Wednesday, August 24, 2022

Jehanne Dubrow & Lola and Bandit

Who is in the photo at right?

This is Lola the Bedlington Terrier on the first day I met her, when she was only ten weeks. She’s now nearly nine. Bandit, who is her littermate, came to live with us when he was five, after he retired from his fancy show career. I'm Jehanne Dubrow, poet and author of creative nonfiction. My new book is Taste: A Book of Small Bites.

What's the occasion for Coffee with a Canine?

Our favorite coffee expedition is to a little drive-through place in town called The Mug. I always get a lavender latte with almond milk.

What's brewing?

I make many, many espressos, lattes, and mochas at home. In my early twenties I was a barista and managed a small chain of gourmet coffee shops. I’ll give myself any excuse—I’m tired, it’s the afternoon, we just ate dinner—to drink a cup of caffeine.

Any treats for you or the dogs on this occasion?

Lola and Bandit are fans of the grain-free Pumpkin & Cinnamon Treats from Blue Buffalo, which we call cookies of course.

How were you and the dogs united?

After Argos—our beloved Soft-Coated Wheaten Terrier—died when he was only seven, I swore that I would never have another dog. Argos was my first dog, and I hadn’t realized until his death how much the loss would hurt. But, five weeks later, I adopted Lola! The house was just so lonely without a dog. I went to meet Lola at a dog show, telling myself that I wasn’t going to take her home. As you can see from the photograph above, it was love at first sight. We adored one another instantly. For the first week after I adopted her, she wouldn’t leave my lap and just curled there, deep asleep. Holding that little gray seashell of a dog helped me to mourn Argos’s death and to recognize that dogs will always find room in our hearts.

Bandit lived with the breeders until he was five; after that, he stopped showing, came to live with us, and entered a life of leisure.

How did Lola and Bandit get their names? Any aliases?

Lola and Bandit came from what was known as “the Vegas litter.” Their sire was Vegas, a very successful show dog. All the puppies in the litter were given Las Vegas-themed names. Lola is a showgirl, as the song goes. And Bandit, well, I guess there are lots of robbers and outlaws in Vegas?

Lola also goes by Mouse. Sometimes she sits and looks up at me like the little rodent in If You Give a Mouse a Cookie, smart and quizzical and most certainly in need of a treat.

Bandit is also known as Moose and Big Caribou. When he first came to us, he still had his show cut, which included a rather tall top knot and luxurious mane. Bandit is a gangly fellow, and I became convinced that he looked more like a caribou than a show dog. I have a theory about comedy: if I say something enough times, eventually I can persuade others that my jokes are funny! I kept calling Bandit a caribou until eventually my husband gave in and agreed. And that’s how Moose and Big Caribou came into being.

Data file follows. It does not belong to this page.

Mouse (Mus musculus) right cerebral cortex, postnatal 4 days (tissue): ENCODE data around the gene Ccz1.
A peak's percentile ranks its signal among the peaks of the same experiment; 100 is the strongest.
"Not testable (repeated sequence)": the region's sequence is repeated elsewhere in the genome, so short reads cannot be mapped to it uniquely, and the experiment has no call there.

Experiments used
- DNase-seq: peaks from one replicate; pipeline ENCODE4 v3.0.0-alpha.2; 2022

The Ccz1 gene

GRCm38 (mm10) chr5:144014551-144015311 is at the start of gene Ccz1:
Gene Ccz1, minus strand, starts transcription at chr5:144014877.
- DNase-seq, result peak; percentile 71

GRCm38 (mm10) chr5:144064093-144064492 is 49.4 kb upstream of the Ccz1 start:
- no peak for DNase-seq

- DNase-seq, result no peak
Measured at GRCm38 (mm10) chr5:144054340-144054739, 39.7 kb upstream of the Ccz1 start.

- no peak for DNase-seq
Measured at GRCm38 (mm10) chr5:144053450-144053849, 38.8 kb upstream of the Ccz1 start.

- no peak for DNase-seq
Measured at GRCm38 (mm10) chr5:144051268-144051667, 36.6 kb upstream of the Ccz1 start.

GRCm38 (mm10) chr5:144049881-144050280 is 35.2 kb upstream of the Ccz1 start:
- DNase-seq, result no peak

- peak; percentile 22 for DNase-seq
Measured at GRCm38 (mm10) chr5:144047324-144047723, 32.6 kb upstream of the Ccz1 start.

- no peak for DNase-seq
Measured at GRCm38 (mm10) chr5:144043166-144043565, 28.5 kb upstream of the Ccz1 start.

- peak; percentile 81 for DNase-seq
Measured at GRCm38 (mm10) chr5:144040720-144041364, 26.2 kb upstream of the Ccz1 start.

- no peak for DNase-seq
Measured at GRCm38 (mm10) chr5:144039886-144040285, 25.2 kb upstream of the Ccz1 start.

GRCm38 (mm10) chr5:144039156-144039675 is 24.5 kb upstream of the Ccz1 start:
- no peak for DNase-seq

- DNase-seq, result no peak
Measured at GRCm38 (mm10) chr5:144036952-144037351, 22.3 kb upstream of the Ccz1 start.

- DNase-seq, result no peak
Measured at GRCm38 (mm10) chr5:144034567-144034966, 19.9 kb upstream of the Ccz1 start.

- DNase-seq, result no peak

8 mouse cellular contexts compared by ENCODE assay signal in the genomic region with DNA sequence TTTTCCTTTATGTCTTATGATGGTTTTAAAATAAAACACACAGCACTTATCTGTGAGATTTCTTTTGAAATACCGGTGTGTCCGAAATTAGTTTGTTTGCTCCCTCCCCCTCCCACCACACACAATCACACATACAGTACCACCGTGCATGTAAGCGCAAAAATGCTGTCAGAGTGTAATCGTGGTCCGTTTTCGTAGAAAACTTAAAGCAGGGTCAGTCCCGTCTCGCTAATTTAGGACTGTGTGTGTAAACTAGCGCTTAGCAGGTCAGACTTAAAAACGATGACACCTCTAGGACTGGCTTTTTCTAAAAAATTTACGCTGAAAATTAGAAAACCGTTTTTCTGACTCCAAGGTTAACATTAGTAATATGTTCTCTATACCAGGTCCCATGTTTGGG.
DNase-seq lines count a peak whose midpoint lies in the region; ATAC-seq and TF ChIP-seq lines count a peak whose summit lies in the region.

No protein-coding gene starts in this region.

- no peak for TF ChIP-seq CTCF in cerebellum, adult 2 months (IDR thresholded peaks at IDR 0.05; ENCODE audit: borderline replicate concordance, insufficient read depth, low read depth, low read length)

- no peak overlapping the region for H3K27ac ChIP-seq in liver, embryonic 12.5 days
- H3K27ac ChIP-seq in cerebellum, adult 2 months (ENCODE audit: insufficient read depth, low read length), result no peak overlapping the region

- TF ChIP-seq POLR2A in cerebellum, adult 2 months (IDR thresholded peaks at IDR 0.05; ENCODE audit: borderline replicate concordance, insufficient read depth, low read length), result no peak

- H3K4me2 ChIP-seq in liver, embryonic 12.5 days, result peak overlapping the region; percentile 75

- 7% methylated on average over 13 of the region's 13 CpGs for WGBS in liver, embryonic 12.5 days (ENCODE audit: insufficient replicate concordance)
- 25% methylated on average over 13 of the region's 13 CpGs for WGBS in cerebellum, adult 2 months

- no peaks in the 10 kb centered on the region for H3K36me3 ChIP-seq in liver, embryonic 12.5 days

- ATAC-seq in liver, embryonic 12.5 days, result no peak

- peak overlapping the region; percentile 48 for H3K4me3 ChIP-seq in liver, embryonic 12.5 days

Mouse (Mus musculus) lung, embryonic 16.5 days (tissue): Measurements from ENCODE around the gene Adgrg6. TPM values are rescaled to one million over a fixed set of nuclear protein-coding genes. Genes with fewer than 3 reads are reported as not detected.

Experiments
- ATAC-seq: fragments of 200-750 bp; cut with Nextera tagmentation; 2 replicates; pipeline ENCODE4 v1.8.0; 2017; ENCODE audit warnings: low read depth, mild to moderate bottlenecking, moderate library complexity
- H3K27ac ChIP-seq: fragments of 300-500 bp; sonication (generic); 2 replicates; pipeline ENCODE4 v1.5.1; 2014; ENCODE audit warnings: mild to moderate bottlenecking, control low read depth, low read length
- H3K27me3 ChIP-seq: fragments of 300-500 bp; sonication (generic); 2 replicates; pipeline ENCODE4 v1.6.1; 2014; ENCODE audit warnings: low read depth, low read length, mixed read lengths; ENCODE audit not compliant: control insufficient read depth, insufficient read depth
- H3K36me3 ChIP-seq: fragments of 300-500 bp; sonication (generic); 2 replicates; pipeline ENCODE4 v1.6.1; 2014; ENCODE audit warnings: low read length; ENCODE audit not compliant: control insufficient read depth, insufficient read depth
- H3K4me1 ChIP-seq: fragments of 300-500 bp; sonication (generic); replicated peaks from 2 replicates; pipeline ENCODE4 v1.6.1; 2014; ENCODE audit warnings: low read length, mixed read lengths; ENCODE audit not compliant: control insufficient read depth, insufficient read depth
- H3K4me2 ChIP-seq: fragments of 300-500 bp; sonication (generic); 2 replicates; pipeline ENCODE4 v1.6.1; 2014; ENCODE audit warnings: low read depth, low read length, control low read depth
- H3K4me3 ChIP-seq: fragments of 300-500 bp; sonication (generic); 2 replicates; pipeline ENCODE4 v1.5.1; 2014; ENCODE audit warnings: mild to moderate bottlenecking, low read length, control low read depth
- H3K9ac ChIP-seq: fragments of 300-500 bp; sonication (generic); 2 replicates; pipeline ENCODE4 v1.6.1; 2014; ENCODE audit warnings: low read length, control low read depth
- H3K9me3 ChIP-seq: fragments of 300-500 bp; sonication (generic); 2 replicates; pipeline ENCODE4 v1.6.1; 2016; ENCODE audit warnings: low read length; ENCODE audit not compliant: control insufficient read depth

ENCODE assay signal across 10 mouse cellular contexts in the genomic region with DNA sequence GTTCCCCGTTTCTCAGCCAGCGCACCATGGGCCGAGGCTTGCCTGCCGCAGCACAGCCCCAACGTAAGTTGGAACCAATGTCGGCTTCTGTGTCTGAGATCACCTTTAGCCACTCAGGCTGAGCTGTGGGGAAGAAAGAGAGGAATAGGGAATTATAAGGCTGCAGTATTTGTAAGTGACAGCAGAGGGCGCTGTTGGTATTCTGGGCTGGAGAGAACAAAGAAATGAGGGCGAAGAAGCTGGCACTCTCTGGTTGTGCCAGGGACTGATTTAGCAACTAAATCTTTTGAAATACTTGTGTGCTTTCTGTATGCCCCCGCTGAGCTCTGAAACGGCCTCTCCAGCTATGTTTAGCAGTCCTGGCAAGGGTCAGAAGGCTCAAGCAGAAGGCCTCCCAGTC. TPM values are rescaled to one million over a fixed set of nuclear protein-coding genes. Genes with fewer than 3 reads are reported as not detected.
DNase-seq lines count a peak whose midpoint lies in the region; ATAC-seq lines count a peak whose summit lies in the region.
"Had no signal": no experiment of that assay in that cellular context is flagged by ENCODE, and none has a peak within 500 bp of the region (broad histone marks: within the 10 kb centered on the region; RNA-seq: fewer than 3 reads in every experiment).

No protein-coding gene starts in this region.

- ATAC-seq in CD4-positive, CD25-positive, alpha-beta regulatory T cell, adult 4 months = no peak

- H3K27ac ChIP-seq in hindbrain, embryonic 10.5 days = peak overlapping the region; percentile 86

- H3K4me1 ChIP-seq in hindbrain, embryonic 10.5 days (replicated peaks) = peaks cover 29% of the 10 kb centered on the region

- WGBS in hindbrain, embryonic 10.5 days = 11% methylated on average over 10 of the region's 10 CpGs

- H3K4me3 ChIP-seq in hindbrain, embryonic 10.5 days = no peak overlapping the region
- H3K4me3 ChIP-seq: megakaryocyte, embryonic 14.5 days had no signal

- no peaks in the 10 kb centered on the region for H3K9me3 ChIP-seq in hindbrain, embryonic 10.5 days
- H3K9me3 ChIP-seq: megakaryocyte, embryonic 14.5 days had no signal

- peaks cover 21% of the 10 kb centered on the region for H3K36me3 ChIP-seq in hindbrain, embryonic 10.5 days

Do your dogs do more to help or hinder your writing?

Well, they bark a lot. Other than that, they are tremendously helpful writing assistants. They both inspire me and frequently end up in my poems and essays. I also do some of my best writing when I go on walks with them. All that contemplative sniffing is good for brainstorming, for working out a difficult line in a poem or a paragraph that doesn’t want to cohere.

Did Lola and Bandit know Argos?

They didn’t! Occasionally, however, when they do something that reminds us of Argos (a look, a particular behavior), my husband and I will joke that Argos left them “Instructions for Being a Dog” pinned to the underside of the sofa.

Cat, postman, squirrel...?

Oh, they have a particular hatred for all forms of delivery people. Since they’re terriers, Lola and Bandit also have an incredible prey drive. Lola, in particular, can become a real hunter if she smells a rodent or a toad in the grass. She could track a suspicious scent for hours.

Ball, squeaky-toy, stick...?

Lola prefers a squeaky-toy because she likes the sound, the feeling of throttling a small animal (yikes). Bandit prefers a ball. He enjoys sitting on the couch with a tennis ball held in his mouth (until his jaw grows tired and he eventually drops it).

Who are your dogs' best pet-pals?

One another. Lola was attacked by a 150 lb. off-leash dog when she was a tiny puppy. The fact that she has come to love Bandit is a huge accomplishment. For a long time, I thought that she would fear all other dogs.

What is each dog's best quality?

Lola is terrifyingly smart. She’s sensitive and thoughtful. She’s also very independent.

Bandit is a love-bug. He just wants to receive side-belly rubs and hang out with his people. When he’s really happy, he hums a beautiful song. Sometimes I will hum at him, and then he hums back to me; we make a delicate duet.

If Lola and Bandit could change one thing about Texans, what would it be?

I think they would probably ask for an occasional snowfall. Both enjoy romping in the cold.

If your dogs could answer only one question in English, what would you ask them?

Who is your favorite dog from literature?

If Hollywood made a movie about your life in which your dogs could speak, who should voice them?

Bedlington Terriers originated in England. Lola would be voiced by the elegant and brilliant Emma Thompson. And Rowan Atkinson (or maybe John Cleese) would voice Bandit, because he has a gift for comedy.

What advice would your dogs give if asked?

Lola: “It is a truth universally acknowledged that a gray dog in possession of a hungry belly must be in want of a cookie.”

Bandit: “To misquote Glengarry Glen Ross, always be tail-wagging.”

Visit Jehanne Dubrow's website.

Coffee with a Canine: Jehanne Dubrow and Argos.

--Marshal Zeringue

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